There are several factors that cause stress to negatively impact your health. Stress can trigger or worsen an autoimmune disease because of its effect on your immune system. But, chronic stress can also damage your gut, which, as you know by now is the gateway to health, opening the door for a whole host of issues. The truth is that there are more and more patients with stress as a primary cause of their autoimmune and other chronic diseases, and it’s not just adults! Children are suffering from stress-related health problems as well! In this article we’ll take a look at how stress affects your gut.
How Does Stress Damage Your Gut?
Research has linked high levels of stress with autoimmune disease, heart disease, ulcers, diabetes, hormone imbalances, and countless other chronic health conditions. However, even knowing this research, doctors and patients alike still tend to focus more on the physical causes of disease rather than the physical and mental stressors that are often impacting their health.
Gut is the gateway to health, and a damaged gut can impact other areas of your health, including your brain. But, the brain and digestive system actually share a two-way connection, so not only does a healthy gut affect your mental state, but your mental state affects how your gut functions.
Your Body’s Response to Stress
When you experience any kind of stress, whether physical (slamming on your brakes), emotional (going through a heartbreak), or mental (overloaded at work), your body processes it the same- through the adrenal glands. The adrenal glands respond by creating a flood of stress hormones, including cortisol, which affect both your digestive system and your immune system (80% of which is located in your gut). Our stress response evolved primarily as a means of self-preservation from our ancestors facing immediate, life-threatening situations. Unfortunately, that response isn’t ideal for the type of chronic, ongoing stress we face today.
The Problem with Chronic Stress
For one, the cortisol your adrenal glands produce revs up your immune system and is highly inflammatory. This makes sense if you have an open wound and need to use inflammation to fight infection, it’s less helpful, and even harmful, if you are chronically stressed because you are working 80 hours a week or your marriage is on the rocks. Sustaining a high level of inflammation is dangerous because it puts you on the autoimmune spectrum, and, if it continues over time, can trigger an autoimmune disease. Your body recognizes this, so it actually suppresses your immune system after a cortisol spike, leaving it anywhere from 40% – 70% below the baseline, to balance out the initial burst of inflammation.
When you experience acute stress, such as a bear attack or the flu, your body’s natural short-term inflammatory response is exactly what you want to temporarily boost your immune system and give you energy to run and immune cells to fight the flu. However, in today’s world, we are all experiencing more long-term and chronic stress, such as always being available on our smart devices, working long hours, and over committing ourselves. We are not shutting off and unplugging, giving our bodies a chance to rest and recover.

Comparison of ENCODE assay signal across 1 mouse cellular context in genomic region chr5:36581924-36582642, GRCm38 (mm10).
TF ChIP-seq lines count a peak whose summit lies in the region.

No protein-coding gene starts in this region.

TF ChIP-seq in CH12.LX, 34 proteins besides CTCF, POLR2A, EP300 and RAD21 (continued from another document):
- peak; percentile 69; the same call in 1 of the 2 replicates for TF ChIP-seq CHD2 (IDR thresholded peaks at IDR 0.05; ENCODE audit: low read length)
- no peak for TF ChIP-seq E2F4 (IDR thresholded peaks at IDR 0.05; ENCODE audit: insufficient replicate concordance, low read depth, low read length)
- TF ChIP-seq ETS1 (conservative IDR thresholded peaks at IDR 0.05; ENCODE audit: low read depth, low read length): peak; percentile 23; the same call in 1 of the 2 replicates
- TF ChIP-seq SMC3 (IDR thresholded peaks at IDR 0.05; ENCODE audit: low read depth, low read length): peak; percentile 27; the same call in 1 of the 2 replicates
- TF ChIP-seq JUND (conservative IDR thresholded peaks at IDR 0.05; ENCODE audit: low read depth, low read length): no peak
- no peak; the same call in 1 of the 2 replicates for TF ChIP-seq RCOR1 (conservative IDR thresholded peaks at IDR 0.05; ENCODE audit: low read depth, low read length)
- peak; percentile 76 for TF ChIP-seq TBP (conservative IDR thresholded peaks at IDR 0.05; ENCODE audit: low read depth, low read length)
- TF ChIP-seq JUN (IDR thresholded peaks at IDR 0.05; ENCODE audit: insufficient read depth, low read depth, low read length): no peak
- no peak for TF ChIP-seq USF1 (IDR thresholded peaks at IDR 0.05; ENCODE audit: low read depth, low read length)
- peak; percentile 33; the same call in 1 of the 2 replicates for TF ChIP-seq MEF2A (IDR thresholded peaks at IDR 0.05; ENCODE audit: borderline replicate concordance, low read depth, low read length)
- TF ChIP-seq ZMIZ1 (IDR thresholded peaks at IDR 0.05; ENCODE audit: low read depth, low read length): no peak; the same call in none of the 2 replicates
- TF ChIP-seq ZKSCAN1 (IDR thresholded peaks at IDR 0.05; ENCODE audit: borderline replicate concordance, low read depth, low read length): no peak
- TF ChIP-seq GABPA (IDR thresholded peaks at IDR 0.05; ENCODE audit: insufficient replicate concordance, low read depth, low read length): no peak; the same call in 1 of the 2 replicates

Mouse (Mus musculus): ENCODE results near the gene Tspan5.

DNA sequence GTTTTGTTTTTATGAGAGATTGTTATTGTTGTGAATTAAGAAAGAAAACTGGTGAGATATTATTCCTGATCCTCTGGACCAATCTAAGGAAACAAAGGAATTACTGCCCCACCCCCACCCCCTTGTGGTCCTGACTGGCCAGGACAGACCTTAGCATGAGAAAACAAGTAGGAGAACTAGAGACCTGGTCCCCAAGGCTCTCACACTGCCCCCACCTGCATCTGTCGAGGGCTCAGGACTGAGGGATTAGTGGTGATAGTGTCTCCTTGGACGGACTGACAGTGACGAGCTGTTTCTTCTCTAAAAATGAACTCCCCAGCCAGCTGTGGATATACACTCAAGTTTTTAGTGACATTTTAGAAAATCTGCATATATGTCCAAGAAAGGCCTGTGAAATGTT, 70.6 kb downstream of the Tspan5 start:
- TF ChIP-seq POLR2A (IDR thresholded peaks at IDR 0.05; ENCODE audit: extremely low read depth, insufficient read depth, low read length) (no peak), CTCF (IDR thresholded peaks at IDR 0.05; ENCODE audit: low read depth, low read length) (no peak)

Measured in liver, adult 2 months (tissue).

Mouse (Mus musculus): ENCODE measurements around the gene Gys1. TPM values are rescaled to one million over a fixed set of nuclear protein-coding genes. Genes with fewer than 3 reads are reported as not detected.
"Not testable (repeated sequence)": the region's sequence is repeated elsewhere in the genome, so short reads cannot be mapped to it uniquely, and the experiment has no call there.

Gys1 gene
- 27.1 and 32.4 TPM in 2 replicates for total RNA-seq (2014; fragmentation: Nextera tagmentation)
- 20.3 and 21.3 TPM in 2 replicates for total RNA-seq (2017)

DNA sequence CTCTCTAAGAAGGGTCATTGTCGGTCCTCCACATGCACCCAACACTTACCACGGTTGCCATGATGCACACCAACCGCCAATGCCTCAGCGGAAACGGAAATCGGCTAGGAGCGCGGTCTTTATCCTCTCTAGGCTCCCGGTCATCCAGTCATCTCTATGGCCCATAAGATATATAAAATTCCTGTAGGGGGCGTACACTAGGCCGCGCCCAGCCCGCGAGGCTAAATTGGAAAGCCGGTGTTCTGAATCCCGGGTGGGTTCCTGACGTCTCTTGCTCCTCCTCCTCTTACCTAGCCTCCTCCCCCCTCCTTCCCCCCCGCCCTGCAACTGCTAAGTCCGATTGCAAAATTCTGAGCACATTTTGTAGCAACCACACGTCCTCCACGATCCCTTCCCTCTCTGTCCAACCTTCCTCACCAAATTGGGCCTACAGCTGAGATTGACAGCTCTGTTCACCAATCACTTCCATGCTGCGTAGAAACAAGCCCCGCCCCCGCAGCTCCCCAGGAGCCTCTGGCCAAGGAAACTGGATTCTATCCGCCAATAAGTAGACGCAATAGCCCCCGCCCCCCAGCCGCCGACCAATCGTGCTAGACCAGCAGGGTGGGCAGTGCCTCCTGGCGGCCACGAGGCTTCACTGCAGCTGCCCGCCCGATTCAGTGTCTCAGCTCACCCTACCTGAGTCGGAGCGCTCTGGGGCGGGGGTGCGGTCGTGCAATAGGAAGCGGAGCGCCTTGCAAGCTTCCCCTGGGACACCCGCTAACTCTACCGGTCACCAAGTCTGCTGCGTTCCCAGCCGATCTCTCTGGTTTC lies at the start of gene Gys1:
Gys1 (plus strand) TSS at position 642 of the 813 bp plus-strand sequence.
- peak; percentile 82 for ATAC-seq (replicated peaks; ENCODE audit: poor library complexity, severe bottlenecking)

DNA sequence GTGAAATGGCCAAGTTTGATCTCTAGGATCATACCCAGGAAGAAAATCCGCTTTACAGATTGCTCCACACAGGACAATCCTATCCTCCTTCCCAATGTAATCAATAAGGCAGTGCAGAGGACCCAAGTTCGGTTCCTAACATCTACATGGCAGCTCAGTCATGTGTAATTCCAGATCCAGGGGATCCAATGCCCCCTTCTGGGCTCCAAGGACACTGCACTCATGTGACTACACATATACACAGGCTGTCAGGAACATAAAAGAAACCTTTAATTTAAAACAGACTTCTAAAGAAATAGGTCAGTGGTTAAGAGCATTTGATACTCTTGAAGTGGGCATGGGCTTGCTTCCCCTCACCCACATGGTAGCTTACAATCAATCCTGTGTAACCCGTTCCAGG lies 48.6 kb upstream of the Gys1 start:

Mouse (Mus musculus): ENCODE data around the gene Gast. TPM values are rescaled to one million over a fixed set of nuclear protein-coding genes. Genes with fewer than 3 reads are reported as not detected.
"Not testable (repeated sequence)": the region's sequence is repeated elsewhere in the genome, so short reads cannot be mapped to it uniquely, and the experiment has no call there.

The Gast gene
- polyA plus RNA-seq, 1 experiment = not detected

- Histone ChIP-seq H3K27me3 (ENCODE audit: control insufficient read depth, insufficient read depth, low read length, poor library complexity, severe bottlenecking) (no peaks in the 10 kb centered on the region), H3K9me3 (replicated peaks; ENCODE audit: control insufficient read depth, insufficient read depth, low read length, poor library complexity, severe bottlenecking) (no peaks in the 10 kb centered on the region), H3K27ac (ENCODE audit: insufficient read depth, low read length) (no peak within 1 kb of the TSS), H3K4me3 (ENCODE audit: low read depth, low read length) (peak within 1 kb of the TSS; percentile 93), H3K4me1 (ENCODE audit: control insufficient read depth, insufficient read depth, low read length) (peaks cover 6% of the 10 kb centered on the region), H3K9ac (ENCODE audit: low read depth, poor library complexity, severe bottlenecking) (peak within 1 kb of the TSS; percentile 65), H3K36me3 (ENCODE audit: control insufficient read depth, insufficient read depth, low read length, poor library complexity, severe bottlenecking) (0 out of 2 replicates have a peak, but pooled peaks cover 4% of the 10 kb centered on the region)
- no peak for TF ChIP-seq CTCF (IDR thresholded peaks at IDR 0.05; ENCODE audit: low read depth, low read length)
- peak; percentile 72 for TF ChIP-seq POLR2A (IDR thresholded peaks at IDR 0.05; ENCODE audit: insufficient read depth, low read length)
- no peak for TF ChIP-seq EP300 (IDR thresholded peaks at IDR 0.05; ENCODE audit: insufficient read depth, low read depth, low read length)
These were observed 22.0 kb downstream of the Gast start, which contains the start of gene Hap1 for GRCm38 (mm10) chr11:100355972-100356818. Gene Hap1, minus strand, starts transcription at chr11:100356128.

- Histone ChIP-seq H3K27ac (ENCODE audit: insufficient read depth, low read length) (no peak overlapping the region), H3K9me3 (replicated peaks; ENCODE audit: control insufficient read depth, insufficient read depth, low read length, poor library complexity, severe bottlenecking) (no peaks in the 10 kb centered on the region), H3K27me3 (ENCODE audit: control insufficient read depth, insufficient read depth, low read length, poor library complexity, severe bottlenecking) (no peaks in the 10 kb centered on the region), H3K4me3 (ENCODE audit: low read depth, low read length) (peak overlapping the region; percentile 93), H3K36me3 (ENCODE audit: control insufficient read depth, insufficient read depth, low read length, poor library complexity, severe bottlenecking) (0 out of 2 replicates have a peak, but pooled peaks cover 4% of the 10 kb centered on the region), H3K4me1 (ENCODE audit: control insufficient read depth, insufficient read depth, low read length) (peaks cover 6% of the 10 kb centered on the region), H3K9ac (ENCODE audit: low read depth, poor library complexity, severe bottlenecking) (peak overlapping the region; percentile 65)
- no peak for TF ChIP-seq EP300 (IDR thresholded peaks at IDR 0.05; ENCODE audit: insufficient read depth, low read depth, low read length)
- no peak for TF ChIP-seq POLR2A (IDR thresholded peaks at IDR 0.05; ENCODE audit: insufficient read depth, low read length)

As a result, your body continuously cycles through periods of high inflammation, which can damage the gut lining, and a suppressed immune system, which leaves your gut vulnerable to pathogens you might be ingesting.
Furthermore, when your stress response kicks in, your digestive system shuts down. If you’re running from a predator, you need blood flow concentrated in your limbs for fleeing and your brain for problem solving, not in your gut for digesting your lunch.
How this Impacts Your Health
In this vulnerable state when the digestive system is suppressed or shut down, and your immune system is suppressed, harmful bacteria are able to multiply unchecked. The digestive system is temporarily unable to fight off bad bacteria by producing enough good bacteria to combat them, which can lead to imbalances in your gut flora such as Candida overgrowth.
What’s more, a shortage of good bacteria and an excess of yeast or bad bacteria can actually cause you to experience more stress because 95% of your serotonin (the “feel good” neurotransmitter that regulates mood, well-being, and sleep) is produced in the gut, and this production is slowed when you’re battling yeast overgrowth, a parasite, or other gut problems.
How to Combat Stress and Maintain a Healthy Gut
In today’s society full of never-ending demands on your time and the persistent feeling that you could always be doing more, it can be difficult to avoid stress. The key to keeping stress manageable and preventing it from causing negative health effects is to learn the tools to leave a stressful situation behind you after it’s over.
There is no one best way to relax and relieve stress. Everyone manages their stress differently, so don’t stress yourself out over trying to follow the perfect de-stressing routine! The important thing is to find what works for you personally, whether that’s doing yoga, going for a run, spending time with your family, spending time alone, working in your garden, going to church, or any other activity.
*Content above is adapted from Dr. Amy Myers.
The brain and digestive system actually share a two-way connection, so not only does a healthy gut affect your mental state, but your mental state affects how your gut functions.
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Hi, we are the Heal Faster bloggers. We gather practical, science-based content for you to learn everything about yourself - food, gut, emotion, stress, environmental toxicity, body products, etc., and how they all link to your optimal health.